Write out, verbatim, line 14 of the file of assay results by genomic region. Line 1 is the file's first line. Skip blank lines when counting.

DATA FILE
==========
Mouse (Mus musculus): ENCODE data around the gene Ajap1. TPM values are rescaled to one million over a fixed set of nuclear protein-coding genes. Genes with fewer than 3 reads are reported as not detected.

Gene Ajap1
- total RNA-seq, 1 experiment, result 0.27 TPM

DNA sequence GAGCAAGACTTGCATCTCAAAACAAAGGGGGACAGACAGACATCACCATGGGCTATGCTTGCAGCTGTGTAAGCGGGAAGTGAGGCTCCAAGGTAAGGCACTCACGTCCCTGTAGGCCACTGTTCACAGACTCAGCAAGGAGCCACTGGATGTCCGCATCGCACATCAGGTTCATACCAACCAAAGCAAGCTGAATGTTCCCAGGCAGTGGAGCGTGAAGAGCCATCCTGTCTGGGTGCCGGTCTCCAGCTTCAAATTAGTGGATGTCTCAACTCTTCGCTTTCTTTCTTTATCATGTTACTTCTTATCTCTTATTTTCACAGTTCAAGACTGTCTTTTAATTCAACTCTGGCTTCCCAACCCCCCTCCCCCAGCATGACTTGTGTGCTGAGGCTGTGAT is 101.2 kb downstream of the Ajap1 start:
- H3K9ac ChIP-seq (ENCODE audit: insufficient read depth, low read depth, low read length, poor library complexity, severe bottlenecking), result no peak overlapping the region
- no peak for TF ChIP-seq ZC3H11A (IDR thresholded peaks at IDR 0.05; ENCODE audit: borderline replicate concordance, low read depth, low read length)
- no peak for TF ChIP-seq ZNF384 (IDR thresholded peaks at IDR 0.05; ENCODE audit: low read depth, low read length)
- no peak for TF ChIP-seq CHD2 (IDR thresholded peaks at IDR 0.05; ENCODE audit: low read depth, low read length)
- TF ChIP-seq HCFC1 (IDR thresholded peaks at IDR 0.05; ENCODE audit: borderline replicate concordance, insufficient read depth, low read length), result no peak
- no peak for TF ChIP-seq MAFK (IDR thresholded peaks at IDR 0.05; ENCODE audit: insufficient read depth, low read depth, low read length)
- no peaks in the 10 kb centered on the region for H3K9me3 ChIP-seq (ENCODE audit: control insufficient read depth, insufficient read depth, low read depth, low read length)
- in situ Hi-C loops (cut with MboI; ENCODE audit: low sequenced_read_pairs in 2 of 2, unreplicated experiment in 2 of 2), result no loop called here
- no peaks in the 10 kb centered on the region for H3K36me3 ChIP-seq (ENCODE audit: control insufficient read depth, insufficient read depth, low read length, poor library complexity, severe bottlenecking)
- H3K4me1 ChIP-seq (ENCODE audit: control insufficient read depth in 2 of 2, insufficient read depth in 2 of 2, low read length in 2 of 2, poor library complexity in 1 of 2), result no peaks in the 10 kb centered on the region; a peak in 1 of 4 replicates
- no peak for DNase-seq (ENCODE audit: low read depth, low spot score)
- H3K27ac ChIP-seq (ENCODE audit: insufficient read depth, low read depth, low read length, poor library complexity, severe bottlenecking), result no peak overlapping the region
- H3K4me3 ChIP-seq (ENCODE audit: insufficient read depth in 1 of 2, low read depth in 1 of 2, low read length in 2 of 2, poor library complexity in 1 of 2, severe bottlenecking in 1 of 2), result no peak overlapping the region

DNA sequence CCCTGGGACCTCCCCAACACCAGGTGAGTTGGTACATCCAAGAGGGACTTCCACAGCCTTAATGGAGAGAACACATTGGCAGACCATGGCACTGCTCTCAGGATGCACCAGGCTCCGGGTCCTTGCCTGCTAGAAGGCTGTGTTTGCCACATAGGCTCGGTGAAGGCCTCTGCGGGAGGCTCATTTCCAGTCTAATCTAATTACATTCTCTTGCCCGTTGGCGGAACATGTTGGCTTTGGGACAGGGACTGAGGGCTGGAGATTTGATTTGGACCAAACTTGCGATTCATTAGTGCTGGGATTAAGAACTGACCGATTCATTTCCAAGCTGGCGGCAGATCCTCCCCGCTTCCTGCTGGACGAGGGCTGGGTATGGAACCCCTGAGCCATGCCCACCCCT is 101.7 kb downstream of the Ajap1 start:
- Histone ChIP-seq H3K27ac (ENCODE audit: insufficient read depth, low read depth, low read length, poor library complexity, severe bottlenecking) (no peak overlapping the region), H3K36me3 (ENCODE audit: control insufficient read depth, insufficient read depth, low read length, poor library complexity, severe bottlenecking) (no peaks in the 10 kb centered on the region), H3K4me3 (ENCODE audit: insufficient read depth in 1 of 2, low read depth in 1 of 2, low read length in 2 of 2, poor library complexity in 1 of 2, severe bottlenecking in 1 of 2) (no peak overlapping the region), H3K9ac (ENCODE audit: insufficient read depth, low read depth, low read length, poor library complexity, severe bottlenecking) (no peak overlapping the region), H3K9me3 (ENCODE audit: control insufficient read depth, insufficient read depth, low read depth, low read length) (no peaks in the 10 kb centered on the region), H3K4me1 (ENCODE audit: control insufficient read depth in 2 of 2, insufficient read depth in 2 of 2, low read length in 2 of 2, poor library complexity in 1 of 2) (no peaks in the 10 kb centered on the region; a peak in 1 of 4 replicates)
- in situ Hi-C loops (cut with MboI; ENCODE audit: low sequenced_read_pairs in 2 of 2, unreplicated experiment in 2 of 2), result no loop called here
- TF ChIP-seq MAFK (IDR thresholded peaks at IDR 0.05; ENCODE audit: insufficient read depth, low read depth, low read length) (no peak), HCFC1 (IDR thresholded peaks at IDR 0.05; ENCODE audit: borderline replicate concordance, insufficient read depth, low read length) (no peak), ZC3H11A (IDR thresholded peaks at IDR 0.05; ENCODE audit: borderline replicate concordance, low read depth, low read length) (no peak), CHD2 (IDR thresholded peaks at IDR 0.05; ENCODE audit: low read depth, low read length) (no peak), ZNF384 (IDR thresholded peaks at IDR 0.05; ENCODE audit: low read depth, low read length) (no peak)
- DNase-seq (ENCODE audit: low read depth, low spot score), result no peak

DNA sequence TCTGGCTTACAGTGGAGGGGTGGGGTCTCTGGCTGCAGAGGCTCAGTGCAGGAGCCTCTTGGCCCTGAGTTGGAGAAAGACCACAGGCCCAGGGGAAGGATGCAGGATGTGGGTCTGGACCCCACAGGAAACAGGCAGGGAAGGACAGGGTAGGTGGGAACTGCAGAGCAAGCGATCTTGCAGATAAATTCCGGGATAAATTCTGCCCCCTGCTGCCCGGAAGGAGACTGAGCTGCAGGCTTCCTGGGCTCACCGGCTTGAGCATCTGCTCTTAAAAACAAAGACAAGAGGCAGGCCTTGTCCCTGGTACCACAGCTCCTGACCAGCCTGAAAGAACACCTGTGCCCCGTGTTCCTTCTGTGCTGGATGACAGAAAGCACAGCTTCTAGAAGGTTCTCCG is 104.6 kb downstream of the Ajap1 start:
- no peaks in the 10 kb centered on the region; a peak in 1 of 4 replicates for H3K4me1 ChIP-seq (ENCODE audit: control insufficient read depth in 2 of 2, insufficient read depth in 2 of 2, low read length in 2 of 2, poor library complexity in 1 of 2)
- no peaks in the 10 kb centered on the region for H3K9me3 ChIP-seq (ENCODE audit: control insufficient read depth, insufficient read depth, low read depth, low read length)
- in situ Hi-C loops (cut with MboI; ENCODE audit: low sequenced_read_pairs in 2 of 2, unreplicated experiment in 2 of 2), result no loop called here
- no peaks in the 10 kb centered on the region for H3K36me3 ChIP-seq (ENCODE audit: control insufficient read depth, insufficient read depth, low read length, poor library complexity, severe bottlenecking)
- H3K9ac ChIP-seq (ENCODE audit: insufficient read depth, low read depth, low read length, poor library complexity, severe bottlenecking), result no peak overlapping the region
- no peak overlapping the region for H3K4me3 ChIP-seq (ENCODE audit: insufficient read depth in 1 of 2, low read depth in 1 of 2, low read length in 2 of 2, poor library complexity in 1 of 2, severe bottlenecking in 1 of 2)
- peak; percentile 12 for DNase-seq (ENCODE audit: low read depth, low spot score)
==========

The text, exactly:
- H3K4me1 ChIP-seq (ENCODE audit: control insufficient read depth in 2 of 2, insufficient read depth in 2 of 2, low read length in 2 of 2, poor library complexity in 1 of 2), result no peaks in the 10 kb centered on the region; a peak in 1 of 4 replicates